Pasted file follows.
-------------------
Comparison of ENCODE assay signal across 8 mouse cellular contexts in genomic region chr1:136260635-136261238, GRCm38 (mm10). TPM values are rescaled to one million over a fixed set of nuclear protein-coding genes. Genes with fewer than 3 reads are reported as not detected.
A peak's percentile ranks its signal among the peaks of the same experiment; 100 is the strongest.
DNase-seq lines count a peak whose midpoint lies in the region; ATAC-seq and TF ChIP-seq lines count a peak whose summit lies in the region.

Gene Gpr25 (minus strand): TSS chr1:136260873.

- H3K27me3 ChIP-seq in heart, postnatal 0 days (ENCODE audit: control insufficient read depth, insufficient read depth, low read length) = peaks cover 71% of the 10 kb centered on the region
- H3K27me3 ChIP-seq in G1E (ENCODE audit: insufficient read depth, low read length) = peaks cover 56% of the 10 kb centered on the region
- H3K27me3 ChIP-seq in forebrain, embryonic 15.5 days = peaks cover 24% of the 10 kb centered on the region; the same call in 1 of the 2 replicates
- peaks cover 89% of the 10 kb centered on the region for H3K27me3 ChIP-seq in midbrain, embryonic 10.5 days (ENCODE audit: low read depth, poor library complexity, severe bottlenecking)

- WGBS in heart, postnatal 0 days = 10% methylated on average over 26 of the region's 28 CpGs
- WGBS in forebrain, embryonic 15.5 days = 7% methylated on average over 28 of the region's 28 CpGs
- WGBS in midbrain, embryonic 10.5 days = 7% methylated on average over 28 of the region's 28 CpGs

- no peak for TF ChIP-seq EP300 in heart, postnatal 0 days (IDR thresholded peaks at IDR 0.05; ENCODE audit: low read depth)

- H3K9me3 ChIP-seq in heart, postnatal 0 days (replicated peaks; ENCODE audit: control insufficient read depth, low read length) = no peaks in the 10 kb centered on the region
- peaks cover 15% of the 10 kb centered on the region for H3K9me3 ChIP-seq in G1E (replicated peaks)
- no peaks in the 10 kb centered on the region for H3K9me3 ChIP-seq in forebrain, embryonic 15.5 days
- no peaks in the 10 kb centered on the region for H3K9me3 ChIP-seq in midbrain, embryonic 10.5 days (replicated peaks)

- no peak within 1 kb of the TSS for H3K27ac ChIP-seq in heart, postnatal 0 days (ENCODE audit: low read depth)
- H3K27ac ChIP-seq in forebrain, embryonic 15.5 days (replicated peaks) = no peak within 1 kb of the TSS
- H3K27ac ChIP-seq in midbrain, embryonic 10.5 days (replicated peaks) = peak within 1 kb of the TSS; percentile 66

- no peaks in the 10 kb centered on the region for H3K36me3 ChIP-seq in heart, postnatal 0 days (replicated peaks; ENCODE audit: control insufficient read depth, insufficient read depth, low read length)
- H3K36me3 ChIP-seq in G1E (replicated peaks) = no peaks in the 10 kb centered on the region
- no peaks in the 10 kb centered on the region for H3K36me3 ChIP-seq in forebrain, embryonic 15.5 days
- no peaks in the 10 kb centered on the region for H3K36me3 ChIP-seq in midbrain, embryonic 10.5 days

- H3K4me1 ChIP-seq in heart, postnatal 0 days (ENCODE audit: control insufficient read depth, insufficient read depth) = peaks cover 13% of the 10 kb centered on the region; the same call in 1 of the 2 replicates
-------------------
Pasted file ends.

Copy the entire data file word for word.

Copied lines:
Comparison of ENCODE assay signal across 8 mouse cellular contexts in genomic region chr1:136260635-136261238, GRCm38 (mm10). TPM values are rescaled to one million over a fixed set of nuclear protein-coding genes. Genes with fewer than 3 reads are reported as not detected.
A peak's percentile ranks its signal among the peaks of the same experiment; 100 is the strongest.
DNase-seq lines count a peak whose midpoint lies in the region; ATAC-seq and TF ChIP-seq lines count a peak whose summit lies in the region.

Gene Gpr25 (minus strand): TSS chr1:136260873.

- H3K27me3 ChIP-seq in heart, postnatal 0 days (ENCODE audit: control insufficient read depth, insufficient read depth, low read length) = peaks cover 71% of the 10 kb centered on the region
- H3K27me3 ChIP-seq in G1E (ENCODE audit: insufficient read depth, low read length) = peaks cover 56% of the 10 kb centered on the region
- H3K27me3 ChIP-seq in forebrain, embryonic 15.5 days = peaks cover 24% of the 10 kb centered on the region; the same call in 1 of the 2 replicates
- peaks cover 89% of the 10 kb centered on the region for H3K27me3 ChIP-seq in midbrain, embryonic 10.5 days (ENCODE audit: low read depth, poor library complexity, severe bottlenecking)

- WGBS in heart, postnatal 0 days = 10% methylated on average over 26 of the region's 28 CpGs
- WGBS in forebrain, embryonic 15.5 days = 7% methylated on average over 28 of the region's 28 CpGs
- WGBS in midbrain, embryonic 10.5 days = 7% methylated on average over 28 of the region's 28 CpGs

- no peak for TF ChIP-seq EP300 in heart, postnatal 0 days (IDR thresholded peaks at IDR 0.05; ENCODE audit: low read depth)

- H3K9me3 ChIP-seq in heart, postnatal 0 days (replicated peaks; ENCODE audit: control insufficient read depth, low read length) = no peaks in the 10 kb centered on the region
- peaks cover 15% of the 10 kb centered on the region for H3K9me3 ChIP-seq in G1E (replicated peaks)
- no peaks in the 10 kb centered on the region for H3K9me3 ChIP-seq in forebrain, embryonic 15.5 days
- no peaks in the 10 kb centered on the region for H3K9me3 ChIP-seq in midbrain, embryonic 10.5 days (replicated peaks)

- no peak within 1 kb of the TSS for H3K27ac ChIP-seq in heart, postnatal 0 days (ENCODE audit: low read depth)
- H3K27ac ChIP-seq in forebrain, embryonic 15.5 days (replicated peaks) = no peak within 1 kb of the TSS
- H3K27ac ChIP-seq in midbrain, embryonic 10.5 days (replicated peaks) = peak within 1 kb of the TSS; percentile 66

- no peaks in the 10 kb centered on the region for H3K36me3 ChIP-seq in heart, postnatal 0 days (replicated peaks; ENCODE audit: control insufficient read depth, insufficient read depth, low read length)
- H3K36me3 ChIP-seq in G1E (replicated peaks) = no peaks in the 10 kb centered on the region
- no peaks in the 10 kb centered on the region for H3K36me3 ChIP-seq in forebrain, embryonic 15.5 days
- no peaks in the 10 kb centered on the region for H3K36me3 ChIP-seq in midbrain, embryonic 10.5 days

- H3K4me1 ChIP-seq in heart, postnatal 0 days (ENCODE audit: control insufficient read depth, insufficient read depth) = peaks cover 13% of the 10 kb centered on the region; the same call in 1 of the 2 replicates